In the midst of the process, Colin Donnelly handed over the reins of the county to Ciaran McCavanagh who was equally determined to bring the project to fruition.

Ciaran played a key role in not only securing the necessary contribution from the County Board, but also in gaining financial support from Club Aontroma and the Saffron Business Forum.

Approaches to Ulster GAA at this point also secured a significant contribution and the pieces were beginning to fall into place to allow the project to begin.

A steering committee led by Colin Donnelly (Naomh Eoin), consisting of Ciaran McCavanagh, Terry Reilly, Frankie Quinn, Philip Christie and Paul Molloy (all County Board members); Stephen McGeehan (Ulster Council), Denis Rocks (Cumann Lúthchleas Gael), John Rainey, Gerry McCann and Kevin Gough (Naomh Eoin), set about the preliminary work of getting the enterprise off the ground.

The lead person in all of this work, who directed every aspect of the project, was the club president, John Rainey.

Working alongside John on the design of the project was another clubman, Paddy Carlin. To have such expertise amongst our club volunteers made the difference in bringing the project from a dream to reality and we should never forget their diligence, determination and professional voluntary contribution.

O’Boyle Construction was awarded the contract after the tendering process was completed and the work began in January 2020 with Seamus O’Boyle ensuring that only the highest standards of construction were acceptable.

Corrigan Park as it was

Corrigan Park as it was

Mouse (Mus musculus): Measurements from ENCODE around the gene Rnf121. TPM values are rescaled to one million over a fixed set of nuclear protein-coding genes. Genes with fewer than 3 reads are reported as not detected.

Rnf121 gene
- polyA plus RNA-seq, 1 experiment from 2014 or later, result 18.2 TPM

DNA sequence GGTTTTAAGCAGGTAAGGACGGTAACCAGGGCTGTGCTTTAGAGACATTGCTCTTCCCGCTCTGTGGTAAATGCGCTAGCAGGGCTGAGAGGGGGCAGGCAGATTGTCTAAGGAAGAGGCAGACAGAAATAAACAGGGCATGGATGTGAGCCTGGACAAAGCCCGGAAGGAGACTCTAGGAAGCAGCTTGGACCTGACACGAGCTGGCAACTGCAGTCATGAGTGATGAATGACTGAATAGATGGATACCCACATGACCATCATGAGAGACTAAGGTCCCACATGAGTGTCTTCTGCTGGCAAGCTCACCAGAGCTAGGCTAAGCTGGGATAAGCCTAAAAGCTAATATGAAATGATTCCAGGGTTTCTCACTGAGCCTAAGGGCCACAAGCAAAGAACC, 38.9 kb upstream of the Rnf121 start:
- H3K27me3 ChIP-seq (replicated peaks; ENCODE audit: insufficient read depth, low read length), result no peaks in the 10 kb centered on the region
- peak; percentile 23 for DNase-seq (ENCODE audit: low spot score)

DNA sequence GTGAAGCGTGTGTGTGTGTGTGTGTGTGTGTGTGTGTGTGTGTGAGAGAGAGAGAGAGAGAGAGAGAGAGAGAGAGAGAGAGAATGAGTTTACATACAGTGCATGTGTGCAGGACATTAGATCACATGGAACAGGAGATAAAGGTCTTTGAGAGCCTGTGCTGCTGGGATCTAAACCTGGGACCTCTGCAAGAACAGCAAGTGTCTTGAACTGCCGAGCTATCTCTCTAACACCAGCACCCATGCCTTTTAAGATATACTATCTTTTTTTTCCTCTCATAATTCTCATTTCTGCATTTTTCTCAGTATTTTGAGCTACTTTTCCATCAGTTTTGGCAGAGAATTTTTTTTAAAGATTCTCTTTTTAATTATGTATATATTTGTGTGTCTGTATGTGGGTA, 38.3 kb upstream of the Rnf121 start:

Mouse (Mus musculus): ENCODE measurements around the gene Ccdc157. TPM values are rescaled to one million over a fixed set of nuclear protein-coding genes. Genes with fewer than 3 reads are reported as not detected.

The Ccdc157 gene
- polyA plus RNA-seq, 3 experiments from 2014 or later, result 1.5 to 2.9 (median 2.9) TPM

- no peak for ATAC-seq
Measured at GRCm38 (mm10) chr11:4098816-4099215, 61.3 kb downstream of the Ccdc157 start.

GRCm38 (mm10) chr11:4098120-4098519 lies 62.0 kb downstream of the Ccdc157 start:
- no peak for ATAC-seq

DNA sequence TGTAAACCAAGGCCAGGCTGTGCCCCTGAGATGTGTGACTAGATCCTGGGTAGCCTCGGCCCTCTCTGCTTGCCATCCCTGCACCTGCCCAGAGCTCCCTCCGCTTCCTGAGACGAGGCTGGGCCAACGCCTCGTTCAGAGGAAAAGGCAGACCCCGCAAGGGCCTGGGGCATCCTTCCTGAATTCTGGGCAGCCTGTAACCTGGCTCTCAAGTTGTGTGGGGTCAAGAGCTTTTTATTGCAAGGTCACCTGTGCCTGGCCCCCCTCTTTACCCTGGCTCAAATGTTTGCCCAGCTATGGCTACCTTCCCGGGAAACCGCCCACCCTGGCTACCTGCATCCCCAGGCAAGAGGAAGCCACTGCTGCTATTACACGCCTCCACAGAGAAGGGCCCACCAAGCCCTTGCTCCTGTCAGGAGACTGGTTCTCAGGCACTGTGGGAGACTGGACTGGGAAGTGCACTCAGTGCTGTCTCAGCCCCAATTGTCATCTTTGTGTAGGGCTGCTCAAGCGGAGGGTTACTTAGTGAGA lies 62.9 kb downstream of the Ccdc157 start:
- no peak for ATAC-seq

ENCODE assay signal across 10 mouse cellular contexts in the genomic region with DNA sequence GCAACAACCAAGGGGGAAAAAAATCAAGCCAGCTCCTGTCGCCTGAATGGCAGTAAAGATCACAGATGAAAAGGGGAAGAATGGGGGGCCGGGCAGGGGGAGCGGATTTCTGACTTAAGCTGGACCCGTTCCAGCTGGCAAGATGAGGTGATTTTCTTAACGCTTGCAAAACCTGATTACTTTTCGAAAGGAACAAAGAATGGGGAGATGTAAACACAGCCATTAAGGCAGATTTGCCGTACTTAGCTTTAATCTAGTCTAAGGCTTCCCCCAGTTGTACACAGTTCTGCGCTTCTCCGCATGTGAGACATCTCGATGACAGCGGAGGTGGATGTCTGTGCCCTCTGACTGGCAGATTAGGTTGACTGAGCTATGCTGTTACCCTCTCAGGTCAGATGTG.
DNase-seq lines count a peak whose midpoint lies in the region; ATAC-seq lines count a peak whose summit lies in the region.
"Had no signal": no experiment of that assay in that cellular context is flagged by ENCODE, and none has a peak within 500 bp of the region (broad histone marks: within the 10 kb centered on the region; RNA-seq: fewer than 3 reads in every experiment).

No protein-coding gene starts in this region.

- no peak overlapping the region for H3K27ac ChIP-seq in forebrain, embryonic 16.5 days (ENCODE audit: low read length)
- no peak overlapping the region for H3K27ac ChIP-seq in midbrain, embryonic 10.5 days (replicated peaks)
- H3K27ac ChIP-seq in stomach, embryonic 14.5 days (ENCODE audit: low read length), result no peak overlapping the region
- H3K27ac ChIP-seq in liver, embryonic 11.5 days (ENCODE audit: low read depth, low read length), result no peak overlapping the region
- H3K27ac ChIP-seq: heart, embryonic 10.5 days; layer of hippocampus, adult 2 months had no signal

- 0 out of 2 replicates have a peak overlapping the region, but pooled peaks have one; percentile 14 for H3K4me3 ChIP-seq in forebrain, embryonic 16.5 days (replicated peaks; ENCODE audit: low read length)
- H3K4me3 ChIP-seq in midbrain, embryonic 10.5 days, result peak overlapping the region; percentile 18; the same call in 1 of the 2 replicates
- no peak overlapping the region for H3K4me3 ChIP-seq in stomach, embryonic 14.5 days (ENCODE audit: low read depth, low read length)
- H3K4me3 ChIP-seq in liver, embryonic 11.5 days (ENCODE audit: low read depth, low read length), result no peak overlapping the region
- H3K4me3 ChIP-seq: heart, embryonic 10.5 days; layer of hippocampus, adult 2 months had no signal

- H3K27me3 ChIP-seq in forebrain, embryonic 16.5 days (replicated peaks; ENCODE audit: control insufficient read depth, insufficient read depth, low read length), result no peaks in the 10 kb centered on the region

A support team of club volunteers including Paddy Hannigan, Andy McCallin and Gerry McCann ensured that the day-to-day issues were managed effectively throughout. Like most major projects, unexpected things do happen and when a wall collapsed, Sport NI through their Capital Finance Manager Willie Devlin, grant aided the building of a new one, much to the relief of the Steering Committee who at this point were endeavouring to raise supplementary finance to complete the project to a level of excellency.
A team of club volunteers, led once again by the treasurer Kevin Gough, set about raising funds through sponsoring a seat in the new stand.

Club members embraced this, buying seats as individuals, for families and for loved ones who had passed away, while other members of the GAA community, Antrim and worldwide, also generously pledged their support. Wooden boards displaying the names of all those who helped, are on display in the club house foyer as a mark of appreciation.

Gerry McCann, now club president, made it one of his main duties to organise a celebration for the amazing achievement in bringing this entire project to fruition.

A wonderful day on Saturday, to which everyone in the club is invited, begins with the official opening and blessing of the new stand followed by a day of sporting activities and competitions for the juveniles of the club.

In the evening, Naomh Eoin senior hurlers will play Ballygallet at 5pm with the day culminating in a social event in the upstairs function room.

This project was only made financially possible through the joint funding contributions of Croke Park, Ulster GAA, Antrim GAA, Club Aontroma, Belfast City Council, Sport NI and Naomh Eoin GAC.

Representatives from each body make up the invited guest list on this prestigious occasion.

As the reconstruction of Casement Park is still of a fledgling nature, Naomh Eoin will continue to proudly welcome patrons from all corners of Ireland to Corrigan Park as the county ground.

Naomh Eoin feel immensely proud to steward their state of the art facilities.  What a legacy they have created for the next generation of young GAA members who can in comfort, savour, support and enjoy our Gaelic games. Ar do chompord, bain sult as ar gcluichi Gaelecha agus tacaigh leo: